It was with mixed feelings that I read a letter written by ‘taxpayer’ on “Patient Care at GPHC” [Kaieteur News 2009-05-16] and after several restless nights, I realised that it would be remiss of me not to pen a reply.
I, like so many others, never having visited Guyana Public Hospital Corporation (GPHC), have heard and believed the worst of the GPHC and had always dreaded the thought of ever having to go there for anything.
Unfortunately, last year I was diagnosed with a condition that required surgery, [urinary stones] and fearing the ‘knife’, sought every local remedy conceivable to solve the problem……unsuccessfully.
Eventually, with empty pockets and a little more wisdom, [the bush doctors and herbalists were laughing all the way to the bank], I approached GPHC with great trepidation, as the cost for the surgery alone at a private hospital would have been equivalent to more than seven months’ salary.
To make make matters short, thanks to the doctors, nurses and other staff of the Urology Department and Wards B1 and B2, I was admitted on May 4, had surgery on May 6, and was discharged on May 11. I am now recovering fine and never had to pay a single dollar to anyone at GPHC.
But more importantly, I wish to share with your readers some of my experiences and findings while I was a patient at GPHC:
* There are systems in place for everything. In order to see a doctor, patients must sit in order of arrival at the clinic. Patients start arriving before 5am and are usually in place until the nurses arrive at 7:30 am…..that’s when all hell breaks loose as the late patients try to get an early number.
I can’t help but admire the fortitude of the two nurses in charge as they try their utmost to bring order to the hostile, rude, unmannerly, impatient and mature mob of patients and to their credit, they always get the rabble to sit in order
* Doctors see patients over a number of clinics, during which time several examinations are done: ultra- sounds, x-rays, blood tests, urine, heart, pressure, diabetes etc. A diagnosis is then made then medications given or surgery recommended.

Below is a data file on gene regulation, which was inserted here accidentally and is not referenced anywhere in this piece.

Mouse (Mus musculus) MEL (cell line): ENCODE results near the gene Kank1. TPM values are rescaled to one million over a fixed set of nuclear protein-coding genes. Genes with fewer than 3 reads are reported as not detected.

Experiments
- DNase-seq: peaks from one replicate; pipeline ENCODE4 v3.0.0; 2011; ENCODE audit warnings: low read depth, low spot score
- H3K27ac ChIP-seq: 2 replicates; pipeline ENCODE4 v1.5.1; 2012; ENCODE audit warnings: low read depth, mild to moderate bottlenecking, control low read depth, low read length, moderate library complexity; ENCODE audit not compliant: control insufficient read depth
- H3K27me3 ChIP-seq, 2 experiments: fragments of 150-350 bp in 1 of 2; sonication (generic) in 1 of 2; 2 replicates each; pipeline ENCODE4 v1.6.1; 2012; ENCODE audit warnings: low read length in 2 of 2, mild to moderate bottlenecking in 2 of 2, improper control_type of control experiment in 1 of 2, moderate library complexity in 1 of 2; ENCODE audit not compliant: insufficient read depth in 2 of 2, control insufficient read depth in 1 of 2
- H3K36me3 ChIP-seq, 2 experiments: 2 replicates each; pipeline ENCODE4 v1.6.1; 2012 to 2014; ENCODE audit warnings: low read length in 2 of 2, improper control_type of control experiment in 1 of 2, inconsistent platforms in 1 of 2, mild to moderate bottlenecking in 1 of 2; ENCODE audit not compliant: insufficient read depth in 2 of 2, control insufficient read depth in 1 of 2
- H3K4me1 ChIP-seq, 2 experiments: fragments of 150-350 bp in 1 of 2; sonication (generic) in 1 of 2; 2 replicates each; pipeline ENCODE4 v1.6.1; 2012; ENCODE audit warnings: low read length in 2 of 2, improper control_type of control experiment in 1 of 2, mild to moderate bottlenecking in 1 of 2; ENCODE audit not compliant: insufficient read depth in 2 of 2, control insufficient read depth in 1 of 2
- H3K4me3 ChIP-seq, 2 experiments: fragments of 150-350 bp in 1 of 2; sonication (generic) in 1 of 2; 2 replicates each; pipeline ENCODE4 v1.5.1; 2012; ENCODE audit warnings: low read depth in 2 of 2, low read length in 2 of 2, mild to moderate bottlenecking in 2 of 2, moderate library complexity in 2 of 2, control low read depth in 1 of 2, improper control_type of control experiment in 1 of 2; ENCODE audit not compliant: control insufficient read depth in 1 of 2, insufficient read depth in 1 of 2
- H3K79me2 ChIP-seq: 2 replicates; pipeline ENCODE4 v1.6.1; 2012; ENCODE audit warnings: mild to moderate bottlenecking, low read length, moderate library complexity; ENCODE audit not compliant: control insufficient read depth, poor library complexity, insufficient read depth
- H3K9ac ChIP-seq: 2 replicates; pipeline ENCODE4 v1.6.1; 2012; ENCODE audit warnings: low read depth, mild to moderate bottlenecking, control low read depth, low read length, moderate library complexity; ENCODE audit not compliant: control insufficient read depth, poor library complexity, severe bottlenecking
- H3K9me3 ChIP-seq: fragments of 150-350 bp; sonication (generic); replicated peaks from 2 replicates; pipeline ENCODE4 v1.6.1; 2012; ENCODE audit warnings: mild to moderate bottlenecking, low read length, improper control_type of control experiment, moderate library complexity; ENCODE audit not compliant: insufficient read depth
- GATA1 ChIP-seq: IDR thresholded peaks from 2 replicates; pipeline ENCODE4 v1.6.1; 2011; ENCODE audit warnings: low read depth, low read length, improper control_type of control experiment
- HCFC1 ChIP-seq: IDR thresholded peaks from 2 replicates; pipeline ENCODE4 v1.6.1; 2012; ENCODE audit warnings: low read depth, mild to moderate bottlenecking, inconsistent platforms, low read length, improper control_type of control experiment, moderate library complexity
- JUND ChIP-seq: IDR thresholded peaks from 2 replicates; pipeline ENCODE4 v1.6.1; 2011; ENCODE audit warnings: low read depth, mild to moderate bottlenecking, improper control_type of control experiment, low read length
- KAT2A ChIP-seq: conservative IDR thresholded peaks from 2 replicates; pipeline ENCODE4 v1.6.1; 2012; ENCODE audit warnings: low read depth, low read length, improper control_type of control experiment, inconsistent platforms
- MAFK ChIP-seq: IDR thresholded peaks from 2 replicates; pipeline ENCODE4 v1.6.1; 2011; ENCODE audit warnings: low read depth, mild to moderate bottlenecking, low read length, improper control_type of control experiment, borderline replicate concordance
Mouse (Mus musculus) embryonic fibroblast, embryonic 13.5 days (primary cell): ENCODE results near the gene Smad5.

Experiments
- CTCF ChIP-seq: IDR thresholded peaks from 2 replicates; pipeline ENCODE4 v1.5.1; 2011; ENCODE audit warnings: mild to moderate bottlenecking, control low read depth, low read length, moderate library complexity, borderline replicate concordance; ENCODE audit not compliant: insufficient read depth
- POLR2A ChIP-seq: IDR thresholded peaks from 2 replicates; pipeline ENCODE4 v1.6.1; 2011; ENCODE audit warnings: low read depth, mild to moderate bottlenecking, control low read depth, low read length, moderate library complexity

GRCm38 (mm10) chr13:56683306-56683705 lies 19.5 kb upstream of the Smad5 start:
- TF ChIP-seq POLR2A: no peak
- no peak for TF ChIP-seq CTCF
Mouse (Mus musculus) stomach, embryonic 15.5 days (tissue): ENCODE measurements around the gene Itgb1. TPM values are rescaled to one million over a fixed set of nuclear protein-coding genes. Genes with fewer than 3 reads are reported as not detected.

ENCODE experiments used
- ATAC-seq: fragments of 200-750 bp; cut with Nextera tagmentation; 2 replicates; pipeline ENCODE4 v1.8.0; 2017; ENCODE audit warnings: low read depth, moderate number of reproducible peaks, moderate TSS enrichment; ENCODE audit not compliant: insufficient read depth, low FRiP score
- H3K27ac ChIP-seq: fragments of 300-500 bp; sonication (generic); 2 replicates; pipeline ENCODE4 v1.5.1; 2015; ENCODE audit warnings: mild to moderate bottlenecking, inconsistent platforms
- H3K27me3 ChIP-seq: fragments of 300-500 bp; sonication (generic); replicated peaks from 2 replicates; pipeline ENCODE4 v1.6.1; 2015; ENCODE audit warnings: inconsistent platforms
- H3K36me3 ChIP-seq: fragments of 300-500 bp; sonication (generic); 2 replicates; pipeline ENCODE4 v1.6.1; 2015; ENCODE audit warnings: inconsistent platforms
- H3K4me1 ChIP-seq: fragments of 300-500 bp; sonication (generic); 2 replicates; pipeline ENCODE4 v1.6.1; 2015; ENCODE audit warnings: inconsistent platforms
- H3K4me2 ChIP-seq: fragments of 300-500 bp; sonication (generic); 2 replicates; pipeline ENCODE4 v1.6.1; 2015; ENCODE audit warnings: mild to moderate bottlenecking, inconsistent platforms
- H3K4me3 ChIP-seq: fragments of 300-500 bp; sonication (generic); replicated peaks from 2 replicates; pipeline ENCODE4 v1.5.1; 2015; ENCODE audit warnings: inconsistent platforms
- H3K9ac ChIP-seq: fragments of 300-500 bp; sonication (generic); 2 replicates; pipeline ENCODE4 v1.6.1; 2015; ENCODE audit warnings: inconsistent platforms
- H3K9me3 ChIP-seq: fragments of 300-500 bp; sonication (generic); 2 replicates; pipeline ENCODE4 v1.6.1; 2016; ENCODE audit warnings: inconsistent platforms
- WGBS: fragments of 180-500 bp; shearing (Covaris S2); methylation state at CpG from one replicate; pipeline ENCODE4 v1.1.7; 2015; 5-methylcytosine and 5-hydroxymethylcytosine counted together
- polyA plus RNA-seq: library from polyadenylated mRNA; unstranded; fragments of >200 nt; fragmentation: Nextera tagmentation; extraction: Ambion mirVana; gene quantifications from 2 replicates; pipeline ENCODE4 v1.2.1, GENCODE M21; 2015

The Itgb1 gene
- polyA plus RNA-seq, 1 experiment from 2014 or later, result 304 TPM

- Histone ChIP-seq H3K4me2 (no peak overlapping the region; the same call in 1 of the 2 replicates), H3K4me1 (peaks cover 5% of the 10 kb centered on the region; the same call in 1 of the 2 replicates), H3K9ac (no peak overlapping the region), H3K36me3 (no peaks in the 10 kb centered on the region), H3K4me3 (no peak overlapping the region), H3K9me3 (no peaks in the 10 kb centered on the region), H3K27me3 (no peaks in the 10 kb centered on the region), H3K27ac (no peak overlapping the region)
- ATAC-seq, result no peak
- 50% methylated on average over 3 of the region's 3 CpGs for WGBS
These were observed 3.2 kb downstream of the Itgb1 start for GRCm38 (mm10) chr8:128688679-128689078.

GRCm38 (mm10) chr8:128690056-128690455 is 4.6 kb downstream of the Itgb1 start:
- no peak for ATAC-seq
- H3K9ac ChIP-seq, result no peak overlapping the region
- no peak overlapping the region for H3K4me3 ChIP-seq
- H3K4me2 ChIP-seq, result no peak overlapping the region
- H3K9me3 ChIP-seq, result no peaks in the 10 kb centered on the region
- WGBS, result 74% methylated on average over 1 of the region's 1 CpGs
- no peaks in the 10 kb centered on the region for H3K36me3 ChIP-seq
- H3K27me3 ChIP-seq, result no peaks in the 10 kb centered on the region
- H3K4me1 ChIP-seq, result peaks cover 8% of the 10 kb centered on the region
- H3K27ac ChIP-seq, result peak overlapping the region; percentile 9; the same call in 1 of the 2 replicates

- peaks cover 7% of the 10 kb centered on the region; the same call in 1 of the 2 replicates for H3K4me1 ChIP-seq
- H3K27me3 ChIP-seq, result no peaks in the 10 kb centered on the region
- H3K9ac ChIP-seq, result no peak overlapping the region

* Never during my visits or my stay was I spoken to in a demeaning manner or treated with impatience. The staff was all courteous, kind, friendly, understanding and pleasant.
Considering the condition and behaviour of some patients, I cannot help but admire and heap praises upon the nurses and other staff for their demeanour and any patient who claims otherwise, may have been treated reciprocally, because nurses are human too.
I wonder how much of what “Taxpayer” hearsay or gossip was or first hand experience, or maybe “Taxpayer” is a naturally miserable person who is trying to make others as miserable as he is.
Once again I heap praises and thanks to the doctors and staff of the Urology Department and Ward for their unstinting dedication to their jobs and exceptionally good treatment of their patients.
The behaviour of some patients and most relatives and friends leaves much to be desired. They always blame the hospital and management.
The toilets were almost always clean when I used them, except when the patients themselves misused them and for which the staff cannot be blamed. I also noticed the vehement tone used when “Taxpayer” said he arrived for his appointment to find 50 people in front of him. I could only imagine his anger, frustration, and impatience as he tried his best to get to the front of the line, never once thinking of the persons who have been travelling since 3m from Skeldon, Kwakwani, Bartica, Madhia, Charity and Timbuktu.
His behaviour is typical and the cause of the many problems experienced at GPHC. Sometimes in the case of aggressive and hostile behaviour by patients and relatives, staff has no alternative but to retreat until passions cool.
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